CAMPAIGNS: ARTS PR - American dream becomes reality

Client: Barbican Centre

Client: Barbican Centre

PR team: In-house, Birdsong PR and Mark Borkowski PR

Campaign: Launch of ’Inventing America’ season

Timescale: September 1997-January 1998

Budget: pounds 25,000, including cost of launch event

Two years ago, the Barbican began work on a festival celebrating the US

as one of this century’s most dominant cultural forces. Launched on 22

January 1998 and running through to Thanksgiving on 26 November,

’Inventing America’ is the largest ever festival of American culture in


The festival has a pounds 3 million programming budget and will draw

together the ’essential American experience’ from theatre and music to

cinema, technology and food. Current scheduling ranges from readings by

Pulitzer Prize winning author Alice Walker, to a performance of

’Monsters of Grace’ a multi-media experience by composers Robert Wilson

and Philip Glass.

American Airlines, are principal festival sponsors while sponsors of

individual events include the Observer, Selfridges and Ernest and Julio

Gallo Wines.


By creating a festival across all its activities, the Barbican wanted to

position itself as a broad ranging arts centre - not simply home of the

London Symphony Orchestra (LSO) and part-time London base for the Royal

Shakespeare Company. The Barbican was also keen to bring in new

audiences and to shake up British views of US culture by creating media



Last October, Ruth Hasnip, Barbican director of public affairs realised

the PR remit for launching the festival was too large to be handled

solely in-house. So she brought in arts specialists, Birdsong PR, to

promote ’Inventing America’ to the international, tourism and non-arts

focused media. In order to draw in US tourists, the agency set up

interviews with Graham Sheffield, Barbican art director and various US

press, including the LA Times. It also worked with the British Tourist

Authority (BTA) to generate interest worldwide.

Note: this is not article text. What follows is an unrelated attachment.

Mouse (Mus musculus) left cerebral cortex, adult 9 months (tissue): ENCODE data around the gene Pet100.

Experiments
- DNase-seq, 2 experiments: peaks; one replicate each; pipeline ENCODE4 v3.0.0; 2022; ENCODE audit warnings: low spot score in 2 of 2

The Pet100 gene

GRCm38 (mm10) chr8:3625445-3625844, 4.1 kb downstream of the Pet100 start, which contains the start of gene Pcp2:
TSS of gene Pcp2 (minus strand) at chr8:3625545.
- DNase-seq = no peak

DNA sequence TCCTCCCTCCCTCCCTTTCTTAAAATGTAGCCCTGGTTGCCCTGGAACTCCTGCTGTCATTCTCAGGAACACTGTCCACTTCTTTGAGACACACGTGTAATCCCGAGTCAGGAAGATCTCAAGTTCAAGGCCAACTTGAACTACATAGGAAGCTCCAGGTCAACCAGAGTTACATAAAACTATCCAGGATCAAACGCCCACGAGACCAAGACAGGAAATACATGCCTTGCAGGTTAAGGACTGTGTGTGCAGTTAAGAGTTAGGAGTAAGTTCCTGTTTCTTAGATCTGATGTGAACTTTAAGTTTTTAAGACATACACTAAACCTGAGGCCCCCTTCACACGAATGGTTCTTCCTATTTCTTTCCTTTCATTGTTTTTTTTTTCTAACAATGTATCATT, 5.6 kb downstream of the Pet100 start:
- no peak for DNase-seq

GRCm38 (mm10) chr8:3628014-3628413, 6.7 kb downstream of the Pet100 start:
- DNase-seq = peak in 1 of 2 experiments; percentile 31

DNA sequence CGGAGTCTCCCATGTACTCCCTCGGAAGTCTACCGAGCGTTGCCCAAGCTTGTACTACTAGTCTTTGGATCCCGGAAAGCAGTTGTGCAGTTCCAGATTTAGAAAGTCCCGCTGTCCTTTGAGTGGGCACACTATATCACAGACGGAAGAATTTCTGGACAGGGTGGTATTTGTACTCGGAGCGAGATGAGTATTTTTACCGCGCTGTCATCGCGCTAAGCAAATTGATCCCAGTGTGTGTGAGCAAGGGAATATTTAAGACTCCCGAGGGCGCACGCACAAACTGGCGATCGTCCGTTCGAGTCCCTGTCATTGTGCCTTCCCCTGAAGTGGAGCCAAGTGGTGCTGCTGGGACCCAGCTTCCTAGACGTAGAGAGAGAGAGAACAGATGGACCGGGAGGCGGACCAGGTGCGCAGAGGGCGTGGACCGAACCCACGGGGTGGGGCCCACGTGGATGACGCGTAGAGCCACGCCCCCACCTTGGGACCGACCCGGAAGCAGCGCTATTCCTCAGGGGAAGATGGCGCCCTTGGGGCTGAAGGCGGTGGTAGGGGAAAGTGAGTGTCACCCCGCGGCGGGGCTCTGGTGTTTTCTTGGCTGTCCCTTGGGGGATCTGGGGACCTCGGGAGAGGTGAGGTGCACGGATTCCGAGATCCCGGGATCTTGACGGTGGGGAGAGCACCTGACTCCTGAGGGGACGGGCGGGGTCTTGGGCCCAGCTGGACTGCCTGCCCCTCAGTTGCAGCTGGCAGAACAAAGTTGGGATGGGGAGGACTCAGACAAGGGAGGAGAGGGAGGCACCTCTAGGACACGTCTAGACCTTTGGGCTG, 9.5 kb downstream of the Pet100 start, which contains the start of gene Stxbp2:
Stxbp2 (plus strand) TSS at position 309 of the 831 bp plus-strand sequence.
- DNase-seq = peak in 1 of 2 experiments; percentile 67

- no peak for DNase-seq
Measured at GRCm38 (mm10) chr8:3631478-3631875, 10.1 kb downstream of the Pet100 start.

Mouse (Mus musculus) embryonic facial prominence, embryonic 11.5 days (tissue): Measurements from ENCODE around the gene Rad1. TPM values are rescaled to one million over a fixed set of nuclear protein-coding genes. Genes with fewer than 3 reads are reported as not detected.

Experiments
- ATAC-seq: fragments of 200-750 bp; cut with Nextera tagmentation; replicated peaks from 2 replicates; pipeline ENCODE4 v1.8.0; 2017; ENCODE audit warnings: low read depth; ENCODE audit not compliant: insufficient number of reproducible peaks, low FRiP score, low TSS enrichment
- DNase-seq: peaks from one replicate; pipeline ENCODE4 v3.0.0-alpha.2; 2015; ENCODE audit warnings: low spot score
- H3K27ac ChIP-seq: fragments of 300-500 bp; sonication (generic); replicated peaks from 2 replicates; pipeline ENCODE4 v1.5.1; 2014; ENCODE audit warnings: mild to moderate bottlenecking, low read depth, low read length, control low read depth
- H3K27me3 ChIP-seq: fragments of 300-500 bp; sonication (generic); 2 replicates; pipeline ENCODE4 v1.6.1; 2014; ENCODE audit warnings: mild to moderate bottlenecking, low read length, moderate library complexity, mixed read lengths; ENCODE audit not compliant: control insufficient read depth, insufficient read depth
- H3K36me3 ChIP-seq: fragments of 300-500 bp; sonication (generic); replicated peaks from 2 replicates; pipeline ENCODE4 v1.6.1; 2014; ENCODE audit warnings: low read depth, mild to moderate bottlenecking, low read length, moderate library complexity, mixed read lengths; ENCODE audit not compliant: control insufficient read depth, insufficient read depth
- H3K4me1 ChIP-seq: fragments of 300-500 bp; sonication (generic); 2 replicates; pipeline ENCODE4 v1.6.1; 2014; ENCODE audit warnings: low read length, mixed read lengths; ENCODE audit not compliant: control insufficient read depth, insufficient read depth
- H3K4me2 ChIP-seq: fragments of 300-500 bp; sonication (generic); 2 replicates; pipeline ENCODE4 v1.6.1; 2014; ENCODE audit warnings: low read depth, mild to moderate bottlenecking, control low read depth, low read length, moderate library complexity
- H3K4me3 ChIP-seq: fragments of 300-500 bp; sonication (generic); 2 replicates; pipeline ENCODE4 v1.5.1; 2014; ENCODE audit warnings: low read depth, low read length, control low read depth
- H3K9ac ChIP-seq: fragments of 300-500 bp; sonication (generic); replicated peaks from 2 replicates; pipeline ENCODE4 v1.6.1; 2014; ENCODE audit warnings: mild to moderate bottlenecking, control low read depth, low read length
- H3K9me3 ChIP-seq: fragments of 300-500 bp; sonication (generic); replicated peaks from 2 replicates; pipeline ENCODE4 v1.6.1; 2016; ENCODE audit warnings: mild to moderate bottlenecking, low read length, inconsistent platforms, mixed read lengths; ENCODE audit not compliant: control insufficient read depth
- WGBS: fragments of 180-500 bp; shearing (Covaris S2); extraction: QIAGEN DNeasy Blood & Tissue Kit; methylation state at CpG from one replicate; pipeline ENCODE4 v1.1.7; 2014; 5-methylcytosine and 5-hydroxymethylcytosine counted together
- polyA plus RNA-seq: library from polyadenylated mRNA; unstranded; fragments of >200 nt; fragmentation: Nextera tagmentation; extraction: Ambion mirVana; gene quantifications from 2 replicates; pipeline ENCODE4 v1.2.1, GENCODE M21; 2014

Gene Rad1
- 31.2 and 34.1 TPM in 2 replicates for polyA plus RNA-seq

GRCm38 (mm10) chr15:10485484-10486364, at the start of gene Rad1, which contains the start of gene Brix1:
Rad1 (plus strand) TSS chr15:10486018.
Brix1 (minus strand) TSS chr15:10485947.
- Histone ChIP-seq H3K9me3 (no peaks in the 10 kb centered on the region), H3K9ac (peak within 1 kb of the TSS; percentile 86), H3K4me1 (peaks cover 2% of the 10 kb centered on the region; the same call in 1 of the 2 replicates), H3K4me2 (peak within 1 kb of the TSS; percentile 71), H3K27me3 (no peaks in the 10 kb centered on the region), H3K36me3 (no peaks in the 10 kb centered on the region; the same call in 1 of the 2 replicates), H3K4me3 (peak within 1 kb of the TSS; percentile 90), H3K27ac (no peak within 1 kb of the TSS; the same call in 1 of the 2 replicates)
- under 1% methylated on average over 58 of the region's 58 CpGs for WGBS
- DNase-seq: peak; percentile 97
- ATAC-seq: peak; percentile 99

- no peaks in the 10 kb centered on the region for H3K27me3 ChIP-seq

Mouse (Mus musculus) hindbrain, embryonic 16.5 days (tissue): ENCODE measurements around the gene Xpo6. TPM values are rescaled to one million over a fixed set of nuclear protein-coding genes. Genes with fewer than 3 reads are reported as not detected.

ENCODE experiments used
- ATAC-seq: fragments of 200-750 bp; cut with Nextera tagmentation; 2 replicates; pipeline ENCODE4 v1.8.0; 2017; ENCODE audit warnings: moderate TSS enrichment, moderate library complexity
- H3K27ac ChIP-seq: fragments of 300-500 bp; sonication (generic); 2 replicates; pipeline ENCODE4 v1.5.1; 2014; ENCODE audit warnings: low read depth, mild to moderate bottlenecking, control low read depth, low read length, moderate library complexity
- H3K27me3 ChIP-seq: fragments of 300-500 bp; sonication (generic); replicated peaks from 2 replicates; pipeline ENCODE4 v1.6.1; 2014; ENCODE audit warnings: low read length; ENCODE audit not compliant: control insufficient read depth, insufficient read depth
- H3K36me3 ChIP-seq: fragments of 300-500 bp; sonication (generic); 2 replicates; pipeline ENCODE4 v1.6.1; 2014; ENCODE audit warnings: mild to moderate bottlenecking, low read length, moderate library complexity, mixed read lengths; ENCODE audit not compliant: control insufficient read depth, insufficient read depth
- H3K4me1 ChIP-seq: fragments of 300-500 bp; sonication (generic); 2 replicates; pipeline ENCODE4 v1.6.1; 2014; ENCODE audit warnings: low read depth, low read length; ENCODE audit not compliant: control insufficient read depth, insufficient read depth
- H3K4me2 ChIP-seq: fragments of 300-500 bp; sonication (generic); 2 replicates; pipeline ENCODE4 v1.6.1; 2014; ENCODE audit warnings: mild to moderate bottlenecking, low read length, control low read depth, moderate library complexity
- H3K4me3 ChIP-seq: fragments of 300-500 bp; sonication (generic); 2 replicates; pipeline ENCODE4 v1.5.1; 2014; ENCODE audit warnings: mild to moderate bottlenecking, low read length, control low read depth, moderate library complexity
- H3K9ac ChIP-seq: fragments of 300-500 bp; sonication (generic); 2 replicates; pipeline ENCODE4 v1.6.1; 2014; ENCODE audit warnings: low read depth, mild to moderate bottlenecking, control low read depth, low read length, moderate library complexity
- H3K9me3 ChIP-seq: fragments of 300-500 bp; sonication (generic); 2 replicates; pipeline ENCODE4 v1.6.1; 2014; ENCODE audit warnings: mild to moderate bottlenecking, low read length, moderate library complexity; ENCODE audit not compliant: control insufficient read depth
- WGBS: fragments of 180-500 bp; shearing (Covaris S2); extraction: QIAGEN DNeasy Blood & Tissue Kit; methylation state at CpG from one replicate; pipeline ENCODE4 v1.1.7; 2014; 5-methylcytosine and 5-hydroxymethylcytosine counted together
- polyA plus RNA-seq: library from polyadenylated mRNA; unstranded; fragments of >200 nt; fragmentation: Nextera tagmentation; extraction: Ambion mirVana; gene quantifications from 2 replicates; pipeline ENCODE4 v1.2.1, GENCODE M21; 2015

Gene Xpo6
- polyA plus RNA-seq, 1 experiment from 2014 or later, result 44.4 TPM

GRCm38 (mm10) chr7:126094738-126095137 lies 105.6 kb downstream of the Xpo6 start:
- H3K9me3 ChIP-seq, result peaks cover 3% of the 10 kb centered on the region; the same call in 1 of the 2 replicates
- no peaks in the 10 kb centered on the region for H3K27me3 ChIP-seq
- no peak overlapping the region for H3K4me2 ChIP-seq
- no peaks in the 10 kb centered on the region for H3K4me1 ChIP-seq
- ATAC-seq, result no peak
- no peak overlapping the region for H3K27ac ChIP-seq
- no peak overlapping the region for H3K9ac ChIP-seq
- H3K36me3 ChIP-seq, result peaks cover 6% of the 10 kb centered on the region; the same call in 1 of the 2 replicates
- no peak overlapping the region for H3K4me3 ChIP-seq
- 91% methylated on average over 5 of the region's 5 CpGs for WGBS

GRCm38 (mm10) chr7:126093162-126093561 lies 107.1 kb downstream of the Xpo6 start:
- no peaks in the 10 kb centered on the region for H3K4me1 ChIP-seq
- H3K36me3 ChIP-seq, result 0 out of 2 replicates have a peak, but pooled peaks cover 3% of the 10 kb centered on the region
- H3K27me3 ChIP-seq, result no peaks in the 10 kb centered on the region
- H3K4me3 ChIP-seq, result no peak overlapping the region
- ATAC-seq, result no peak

The Barbican in-house team promoted the opening programming, such as a

concert by jazz musician Max Roach on 30 January and exhibitions of

Shaker furniture and Harley-Davidson motorcycles.

For the launch event on 22 January, Mark Borkowski PR organised a photo

call, projecting images of US icons including Marilyn Monroe on to the

Centre’s Sculpture Court. The secretary of state for culture, media and

sport Chris Smith opened the festival.


The image of Marilyn Monroe helped gain launch coverage ranging from

Channel 5 and BBC Newsnight to the Worcester Evening News. In the week

leading up to the launch, features on US culture appeared across the

board, including the Financial Times, Sunday Times and Simon Hoggart’s

column in the Guardian.

The festival’s first four concerts, which included the LSO’s performance

of John Adams’ ’Nixon in China’ were all a sell-out. The Harley-Davidson

exhibition was also hugely popular. Launched by an Elvis lookalike, who

appeared on MTV and CNN, it gained over 15,500 visitors in its first two



The launch events were a great success with the media and public alike,

and seemed to meet the Barbican’s objectives of pulling in new audiences

and generating discussion.

On an international level, it is perhaps too early to judge the launch’s

success. However, the BTA’s Dutch office is bringing over a party of

motorcycle journalists from The Netherlands for the Harley-Davidson


The US media appear to be biding their time, to see how the festival is

received. To date, press coverage includes the International Herald

Tribune, Time Out New York and the Wall Street Journal. But, more

in-depth analysis for later in the year is currently being negotiated

with various programme makers and the New York Times. The Barbican’s

Hasnip is confident this will encourage US tourists to experience their

own culture, gleaned from 50 states, in one central London location.

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